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Evidence Based Practice/Research Methods (Health)

Searching for quality information: using Discovery and the online databases

Finding Quality Information Part 1_Searching Discovery

Part 1 of this video series looks at how to search for quality information using Discovery.

It covers the basics of searching and using Discovery to create a basic and advanced search.

Please note: although the examples used in this video are based on Public Health topics, the advice given and the searching technique can be applied to any health discipline. 

Video Presentation - Part 1:

Click on the link to watch a video on searching and using the Discovery search engine

The slides which are used during this video presentation are below.

Finding Quality Information Part 2_Searching the Online Databases

Part 2 of this video series looks at searching for quality information in the subject databases.

It covers advanced and structured searching in the online health databases.

If you haven’t already done so, you might also find it useful to watch part 1 which looks at the basics of searching and using Discovery.

Please note: although the examples used in this video are based on Public Health topics, the advice given and the searching technique can be applied to any health discipline.

Video Presentation - Part 2:

Click on the link to watch a video on searching and using the online subject databases

The slides which are used during this video presentation are below.

How to find journal articles

Do you want to find journal articles on a topic or look for a specific article?

Use Discovery - input your topic or the details of a journal article to search across most of the Library's resources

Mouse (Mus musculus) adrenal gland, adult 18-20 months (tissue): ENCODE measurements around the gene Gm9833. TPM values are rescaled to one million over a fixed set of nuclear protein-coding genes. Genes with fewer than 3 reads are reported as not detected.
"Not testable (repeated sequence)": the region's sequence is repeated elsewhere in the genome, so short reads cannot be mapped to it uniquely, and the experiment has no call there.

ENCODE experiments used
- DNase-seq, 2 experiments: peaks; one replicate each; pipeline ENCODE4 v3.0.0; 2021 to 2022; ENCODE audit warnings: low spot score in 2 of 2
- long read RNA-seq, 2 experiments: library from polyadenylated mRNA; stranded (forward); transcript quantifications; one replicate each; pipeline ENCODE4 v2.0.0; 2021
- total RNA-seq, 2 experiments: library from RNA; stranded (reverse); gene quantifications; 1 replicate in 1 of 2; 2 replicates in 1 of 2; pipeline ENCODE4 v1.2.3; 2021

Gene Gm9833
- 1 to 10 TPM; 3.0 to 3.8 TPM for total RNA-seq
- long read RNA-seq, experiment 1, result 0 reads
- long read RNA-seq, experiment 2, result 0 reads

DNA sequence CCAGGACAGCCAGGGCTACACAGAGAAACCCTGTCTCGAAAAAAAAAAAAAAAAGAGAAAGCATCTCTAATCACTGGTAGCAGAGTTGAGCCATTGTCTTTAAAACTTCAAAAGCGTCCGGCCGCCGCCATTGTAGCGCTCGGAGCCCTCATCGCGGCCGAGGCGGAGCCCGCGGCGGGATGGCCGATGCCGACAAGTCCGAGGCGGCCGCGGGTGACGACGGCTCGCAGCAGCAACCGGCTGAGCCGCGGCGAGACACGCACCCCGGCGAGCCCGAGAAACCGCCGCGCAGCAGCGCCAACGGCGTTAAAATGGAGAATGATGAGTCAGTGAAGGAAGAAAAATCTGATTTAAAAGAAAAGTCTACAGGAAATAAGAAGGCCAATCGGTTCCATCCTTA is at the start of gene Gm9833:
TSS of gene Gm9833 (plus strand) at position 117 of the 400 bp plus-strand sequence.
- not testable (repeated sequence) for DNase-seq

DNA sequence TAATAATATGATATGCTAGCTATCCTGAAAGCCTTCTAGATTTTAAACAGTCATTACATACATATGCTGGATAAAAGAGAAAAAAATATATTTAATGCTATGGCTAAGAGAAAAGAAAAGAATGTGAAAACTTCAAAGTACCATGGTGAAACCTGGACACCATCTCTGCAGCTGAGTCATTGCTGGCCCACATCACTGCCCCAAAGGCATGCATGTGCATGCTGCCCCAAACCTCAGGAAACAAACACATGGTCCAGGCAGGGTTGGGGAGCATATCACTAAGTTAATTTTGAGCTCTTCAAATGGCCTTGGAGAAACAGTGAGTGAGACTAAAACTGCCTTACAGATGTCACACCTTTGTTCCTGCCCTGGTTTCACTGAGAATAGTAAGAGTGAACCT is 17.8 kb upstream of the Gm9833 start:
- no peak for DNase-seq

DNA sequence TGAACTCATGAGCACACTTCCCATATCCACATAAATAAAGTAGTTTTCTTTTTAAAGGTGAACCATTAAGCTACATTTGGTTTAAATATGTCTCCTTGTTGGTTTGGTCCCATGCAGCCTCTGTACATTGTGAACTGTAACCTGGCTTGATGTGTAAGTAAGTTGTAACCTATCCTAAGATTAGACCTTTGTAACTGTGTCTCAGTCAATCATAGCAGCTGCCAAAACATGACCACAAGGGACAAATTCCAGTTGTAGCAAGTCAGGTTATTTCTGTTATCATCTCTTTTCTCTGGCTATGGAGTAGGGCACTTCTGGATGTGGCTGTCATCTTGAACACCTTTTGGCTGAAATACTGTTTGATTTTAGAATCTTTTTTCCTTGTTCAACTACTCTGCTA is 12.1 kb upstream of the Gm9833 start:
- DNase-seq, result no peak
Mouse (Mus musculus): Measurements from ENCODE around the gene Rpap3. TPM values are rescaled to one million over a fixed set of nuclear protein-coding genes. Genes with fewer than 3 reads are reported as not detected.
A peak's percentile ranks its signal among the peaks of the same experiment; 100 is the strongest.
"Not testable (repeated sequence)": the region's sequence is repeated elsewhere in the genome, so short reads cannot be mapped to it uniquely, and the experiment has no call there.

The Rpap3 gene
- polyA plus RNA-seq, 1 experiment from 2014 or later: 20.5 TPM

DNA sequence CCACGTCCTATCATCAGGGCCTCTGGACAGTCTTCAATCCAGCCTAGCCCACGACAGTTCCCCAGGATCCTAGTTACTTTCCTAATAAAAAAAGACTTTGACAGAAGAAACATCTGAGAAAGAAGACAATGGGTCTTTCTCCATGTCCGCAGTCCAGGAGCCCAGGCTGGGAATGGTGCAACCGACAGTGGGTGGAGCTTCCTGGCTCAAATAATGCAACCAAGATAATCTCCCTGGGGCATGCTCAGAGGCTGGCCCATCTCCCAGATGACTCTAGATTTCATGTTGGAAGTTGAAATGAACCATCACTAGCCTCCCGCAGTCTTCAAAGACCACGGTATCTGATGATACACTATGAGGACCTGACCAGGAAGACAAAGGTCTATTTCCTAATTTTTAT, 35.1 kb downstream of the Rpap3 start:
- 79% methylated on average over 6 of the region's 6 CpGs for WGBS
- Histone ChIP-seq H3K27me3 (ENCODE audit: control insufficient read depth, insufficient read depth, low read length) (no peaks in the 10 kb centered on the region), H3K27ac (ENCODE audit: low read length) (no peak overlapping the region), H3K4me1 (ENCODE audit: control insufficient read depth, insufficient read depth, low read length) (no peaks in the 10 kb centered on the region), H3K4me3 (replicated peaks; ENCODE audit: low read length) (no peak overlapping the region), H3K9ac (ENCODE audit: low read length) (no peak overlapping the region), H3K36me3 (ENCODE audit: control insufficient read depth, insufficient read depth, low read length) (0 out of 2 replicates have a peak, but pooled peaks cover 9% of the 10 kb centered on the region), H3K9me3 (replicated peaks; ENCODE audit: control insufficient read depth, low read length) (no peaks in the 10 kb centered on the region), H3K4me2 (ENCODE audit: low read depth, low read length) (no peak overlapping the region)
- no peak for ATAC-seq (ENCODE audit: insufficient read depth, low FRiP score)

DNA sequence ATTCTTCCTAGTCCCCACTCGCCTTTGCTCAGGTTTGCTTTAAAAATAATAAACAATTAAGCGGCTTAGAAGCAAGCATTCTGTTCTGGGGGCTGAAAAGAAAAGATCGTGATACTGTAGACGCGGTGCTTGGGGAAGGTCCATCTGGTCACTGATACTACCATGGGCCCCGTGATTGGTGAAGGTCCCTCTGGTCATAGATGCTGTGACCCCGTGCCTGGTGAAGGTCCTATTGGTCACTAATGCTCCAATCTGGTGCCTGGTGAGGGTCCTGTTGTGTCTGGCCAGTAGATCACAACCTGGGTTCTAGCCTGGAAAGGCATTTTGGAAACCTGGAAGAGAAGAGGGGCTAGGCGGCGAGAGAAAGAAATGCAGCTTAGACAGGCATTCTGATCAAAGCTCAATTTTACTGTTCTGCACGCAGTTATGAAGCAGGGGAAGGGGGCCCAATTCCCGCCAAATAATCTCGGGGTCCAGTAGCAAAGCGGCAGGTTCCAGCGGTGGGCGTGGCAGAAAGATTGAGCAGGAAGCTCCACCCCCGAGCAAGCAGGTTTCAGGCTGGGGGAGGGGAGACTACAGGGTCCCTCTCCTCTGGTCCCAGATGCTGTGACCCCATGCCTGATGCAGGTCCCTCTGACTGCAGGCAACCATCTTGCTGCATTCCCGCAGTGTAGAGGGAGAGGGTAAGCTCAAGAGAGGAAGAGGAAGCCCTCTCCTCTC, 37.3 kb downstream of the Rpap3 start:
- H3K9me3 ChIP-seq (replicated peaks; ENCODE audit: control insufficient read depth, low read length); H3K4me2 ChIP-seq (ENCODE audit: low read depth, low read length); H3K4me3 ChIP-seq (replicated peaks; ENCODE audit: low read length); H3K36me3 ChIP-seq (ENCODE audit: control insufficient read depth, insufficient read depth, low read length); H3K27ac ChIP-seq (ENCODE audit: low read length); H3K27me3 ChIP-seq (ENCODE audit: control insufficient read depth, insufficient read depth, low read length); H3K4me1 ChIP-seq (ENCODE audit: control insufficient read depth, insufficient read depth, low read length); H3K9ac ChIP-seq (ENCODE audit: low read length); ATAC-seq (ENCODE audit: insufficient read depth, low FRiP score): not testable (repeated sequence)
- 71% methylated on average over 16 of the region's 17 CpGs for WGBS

Search for journal articles
More search options

If you have a journal title use Journal Finder to check if the Library has access to full text.

Journal Finder

If you know the name of a Journal, enter the title here to check if it's available in the Library



To link through to a complete list of e-journals: A-Z list

What are journals?

They are:Journals

  • like magazines but of a scholarly nature
  • published at regular intervals with no predetermined end
  • contain articles on a variety of topics
  • the articles are written by different authors
  • sometimes they also contain reviews and other information
  • in printed and electronic formats

Why Should I use them?

  • journal time is much quicker than for a book
  • using information from journals will keep you up to date and informed of new developments in your subject
  • journals articles are more specific than books.  They give you more detailed information in a more scholarly and concise format
  • subject may not yet (or may never) be covered in books
  • quality research - academic reputation - peer reviewed.

What is scholarly/peer reviewed?

  • Written by an academic, who is a specialist in the subject
  • Submitted to an editor, who then passes the work to other professionals or 'peers' for a critiques, the work is then passed back to the original writer for changes to be made before being published
  • Longer articles, heavily text based
  • Charts, tables, statistics and images
  • Properly referenced with a list of references at the end of the article.

Evidence Based Practice

What is Evidence Based Practice (EBP)?

Evidence Based Practice is about using the best available evidence on the effectiveness of healthcare interventions as a basis for professional decision making in practice.  The evidence from the research should be used in conjunction with clinician expertise and patient choice.

Levels of Evidence

Evidence comes in various forms, some more reliable than others, so it is important that clinical practice is based on the most dependable.  In order of decreasing scientific validity they are:

  • At least one systematic review